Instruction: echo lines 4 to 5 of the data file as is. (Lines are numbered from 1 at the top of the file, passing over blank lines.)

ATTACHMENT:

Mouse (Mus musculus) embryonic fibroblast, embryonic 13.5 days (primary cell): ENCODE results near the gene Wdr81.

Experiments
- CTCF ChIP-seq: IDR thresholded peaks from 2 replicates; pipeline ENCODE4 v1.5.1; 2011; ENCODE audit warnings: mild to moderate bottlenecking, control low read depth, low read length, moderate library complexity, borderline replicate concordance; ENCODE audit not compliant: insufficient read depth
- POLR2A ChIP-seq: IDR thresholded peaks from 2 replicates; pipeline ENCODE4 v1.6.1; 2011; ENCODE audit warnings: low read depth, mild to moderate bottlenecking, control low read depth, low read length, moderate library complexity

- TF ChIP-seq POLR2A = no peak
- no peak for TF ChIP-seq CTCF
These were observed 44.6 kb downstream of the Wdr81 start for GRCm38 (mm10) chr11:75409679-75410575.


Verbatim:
- POLR2A ChIP-seq: IDR thresholded peaks from 2 replicates; pipeline ENCODE4 v1.6.1; 2011; ENCODE audit warnings: low read depth, mild to moderate bottlenecking, control low read depth, low read length, moderate library complexity

- TF ChIP-seq POLR2A = no peak